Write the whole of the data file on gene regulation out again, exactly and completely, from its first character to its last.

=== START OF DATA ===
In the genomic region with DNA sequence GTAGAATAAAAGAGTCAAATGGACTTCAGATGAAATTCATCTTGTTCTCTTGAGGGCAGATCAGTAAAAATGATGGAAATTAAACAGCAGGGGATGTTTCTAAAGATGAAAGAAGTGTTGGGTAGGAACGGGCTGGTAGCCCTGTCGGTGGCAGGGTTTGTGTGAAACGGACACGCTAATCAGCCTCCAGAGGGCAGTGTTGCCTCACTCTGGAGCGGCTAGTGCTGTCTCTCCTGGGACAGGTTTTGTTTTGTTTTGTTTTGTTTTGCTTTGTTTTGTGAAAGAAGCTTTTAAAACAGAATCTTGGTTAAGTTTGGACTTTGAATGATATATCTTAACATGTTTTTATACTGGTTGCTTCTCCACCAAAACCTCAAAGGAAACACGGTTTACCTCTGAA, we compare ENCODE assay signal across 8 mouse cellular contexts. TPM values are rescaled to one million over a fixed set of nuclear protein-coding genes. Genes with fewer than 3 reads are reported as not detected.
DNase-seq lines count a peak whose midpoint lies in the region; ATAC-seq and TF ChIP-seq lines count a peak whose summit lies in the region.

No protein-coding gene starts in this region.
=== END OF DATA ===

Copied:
In the genomic region with DNA sequence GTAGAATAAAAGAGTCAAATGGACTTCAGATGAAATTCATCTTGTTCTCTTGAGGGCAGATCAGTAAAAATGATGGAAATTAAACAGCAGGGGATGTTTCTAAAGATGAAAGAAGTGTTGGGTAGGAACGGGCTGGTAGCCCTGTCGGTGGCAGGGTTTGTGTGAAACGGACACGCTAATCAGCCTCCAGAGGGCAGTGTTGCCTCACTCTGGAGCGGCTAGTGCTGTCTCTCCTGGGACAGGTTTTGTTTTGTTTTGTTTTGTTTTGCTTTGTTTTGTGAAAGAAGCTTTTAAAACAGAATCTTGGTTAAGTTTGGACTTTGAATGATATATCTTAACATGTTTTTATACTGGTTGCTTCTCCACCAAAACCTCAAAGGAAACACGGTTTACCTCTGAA, we compare ENCODE assay signal across 8 mouse cellular contexts. TPM values are rescaled to one million over a fixed set of nuclear protein-coding genes. Genes with fewer than 3 reads are reported as not detected.
DNase-seq lines count a peak whose midpoint lies in the region; ATAC-seq and TF ChIP-seq lines count a peak whose summit lies in the region.

No protein-coding gene starts in this region.